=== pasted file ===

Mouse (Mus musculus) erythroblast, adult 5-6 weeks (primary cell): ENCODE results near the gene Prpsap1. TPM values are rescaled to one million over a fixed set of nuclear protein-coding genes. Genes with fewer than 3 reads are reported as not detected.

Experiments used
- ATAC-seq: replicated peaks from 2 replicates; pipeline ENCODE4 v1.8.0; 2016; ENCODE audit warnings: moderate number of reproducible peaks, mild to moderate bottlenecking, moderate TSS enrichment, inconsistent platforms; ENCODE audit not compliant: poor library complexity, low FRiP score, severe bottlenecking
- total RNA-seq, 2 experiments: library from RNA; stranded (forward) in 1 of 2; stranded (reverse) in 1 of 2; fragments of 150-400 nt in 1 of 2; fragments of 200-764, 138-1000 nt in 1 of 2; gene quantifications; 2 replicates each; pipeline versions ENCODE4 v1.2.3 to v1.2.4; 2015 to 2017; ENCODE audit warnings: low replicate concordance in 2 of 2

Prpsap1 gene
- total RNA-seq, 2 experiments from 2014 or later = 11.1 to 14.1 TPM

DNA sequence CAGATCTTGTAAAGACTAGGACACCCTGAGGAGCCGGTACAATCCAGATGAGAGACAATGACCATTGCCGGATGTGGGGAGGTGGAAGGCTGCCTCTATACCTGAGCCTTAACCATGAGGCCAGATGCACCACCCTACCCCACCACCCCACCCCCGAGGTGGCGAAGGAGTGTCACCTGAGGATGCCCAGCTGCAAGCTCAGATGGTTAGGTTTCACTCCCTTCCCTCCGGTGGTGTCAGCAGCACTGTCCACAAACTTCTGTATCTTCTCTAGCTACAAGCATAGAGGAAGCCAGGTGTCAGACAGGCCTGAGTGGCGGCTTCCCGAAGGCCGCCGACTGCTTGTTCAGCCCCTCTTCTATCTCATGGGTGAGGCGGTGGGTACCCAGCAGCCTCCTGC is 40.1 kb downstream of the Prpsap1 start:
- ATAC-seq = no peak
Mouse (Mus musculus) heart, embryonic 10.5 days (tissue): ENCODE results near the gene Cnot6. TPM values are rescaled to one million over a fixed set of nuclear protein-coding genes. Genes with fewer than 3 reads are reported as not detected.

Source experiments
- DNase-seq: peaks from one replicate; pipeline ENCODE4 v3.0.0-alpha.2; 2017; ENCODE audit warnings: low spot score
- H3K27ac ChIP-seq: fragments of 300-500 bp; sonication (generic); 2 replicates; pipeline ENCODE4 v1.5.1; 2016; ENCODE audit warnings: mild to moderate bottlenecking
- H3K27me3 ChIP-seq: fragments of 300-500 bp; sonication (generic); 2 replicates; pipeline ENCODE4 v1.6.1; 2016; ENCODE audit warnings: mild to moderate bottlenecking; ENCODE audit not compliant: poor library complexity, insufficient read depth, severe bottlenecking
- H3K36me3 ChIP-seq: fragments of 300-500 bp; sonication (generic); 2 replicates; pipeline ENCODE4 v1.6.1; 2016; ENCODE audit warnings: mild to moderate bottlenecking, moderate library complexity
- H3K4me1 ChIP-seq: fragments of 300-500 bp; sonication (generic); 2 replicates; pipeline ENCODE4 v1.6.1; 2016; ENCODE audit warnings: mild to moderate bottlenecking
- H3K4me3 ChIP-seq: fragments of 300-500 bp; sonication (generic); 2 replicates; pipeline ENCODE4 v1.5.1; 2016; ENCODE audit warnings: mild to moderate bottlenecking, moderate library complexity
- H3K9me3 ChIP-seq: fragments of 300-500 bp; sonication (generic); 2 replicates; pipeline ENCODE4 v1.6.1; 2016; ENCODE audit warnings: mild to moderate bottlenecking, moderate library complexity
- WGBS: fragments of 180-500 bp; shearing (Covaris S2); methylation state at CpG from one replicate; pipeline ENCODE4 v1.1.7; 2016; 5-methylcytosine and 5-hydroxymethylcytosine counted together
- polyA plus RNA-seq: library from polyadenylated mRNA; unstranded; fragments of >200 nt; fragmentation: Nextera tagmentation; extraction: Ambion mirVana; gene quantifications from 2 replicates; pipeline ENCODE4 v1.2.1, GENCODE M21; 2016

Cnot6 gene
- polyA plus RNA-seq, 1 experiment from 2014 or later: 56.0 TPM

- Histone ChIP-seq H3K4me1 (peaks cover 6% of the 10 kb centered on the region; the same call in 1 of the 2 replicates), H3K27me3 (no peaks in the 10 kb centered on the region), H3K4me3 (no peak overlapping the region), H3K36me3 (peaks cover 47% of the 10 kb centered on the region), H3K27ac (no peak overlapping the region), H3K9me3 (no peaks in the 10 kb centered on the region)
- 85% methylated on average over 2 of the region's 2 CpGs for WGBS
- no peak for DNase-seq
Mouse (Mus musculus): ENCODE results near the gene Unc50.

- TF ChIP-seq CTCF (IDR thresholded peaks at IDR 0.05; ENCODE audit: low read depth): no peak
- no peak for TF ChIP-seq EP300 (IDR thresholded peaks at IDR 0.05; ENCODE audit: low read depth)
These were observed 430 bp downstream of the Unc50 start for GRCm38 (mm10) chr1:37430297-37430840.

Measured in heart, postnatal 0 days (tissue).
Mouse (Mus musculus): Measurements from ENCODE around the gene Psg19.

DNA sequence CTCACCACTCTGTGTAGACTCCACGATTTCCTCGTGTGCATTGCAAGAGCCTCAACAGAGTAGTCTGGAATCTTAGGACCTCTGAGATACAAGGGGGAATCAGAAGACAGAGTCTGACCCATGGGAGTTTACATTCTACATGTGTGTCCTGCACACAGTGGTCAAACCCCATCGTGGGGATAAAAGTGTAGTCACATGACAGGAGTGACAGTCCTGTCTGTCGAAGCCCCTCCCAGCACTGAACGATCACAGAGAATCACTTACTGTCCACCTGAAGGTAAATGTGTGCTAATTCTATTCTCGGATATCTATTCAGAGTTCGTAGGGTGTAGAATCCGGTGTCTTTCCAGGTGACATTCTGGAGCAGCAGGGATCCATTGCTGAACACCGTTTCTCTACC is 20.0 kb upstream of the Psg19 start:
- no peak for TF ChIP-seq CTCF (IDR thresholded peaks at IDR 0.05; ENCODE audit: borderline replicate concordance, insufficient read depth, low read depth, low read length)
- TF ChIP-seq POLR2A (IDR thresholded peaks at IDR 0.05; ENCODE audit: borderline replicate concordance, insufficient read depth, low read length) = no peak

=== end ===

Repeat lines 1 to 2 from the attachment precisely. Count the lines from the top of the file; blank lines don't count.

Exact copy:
Mouse (Mus musculus) erythroblast, adult 5-6 weeks (primary cell): ENCODE results near the gene Prpsap1. TPM values are rescaled to one million over a fixed set of nuclear protein-coding genes. Genes with fewer than 3 reads are reported as not detected.

Experiments used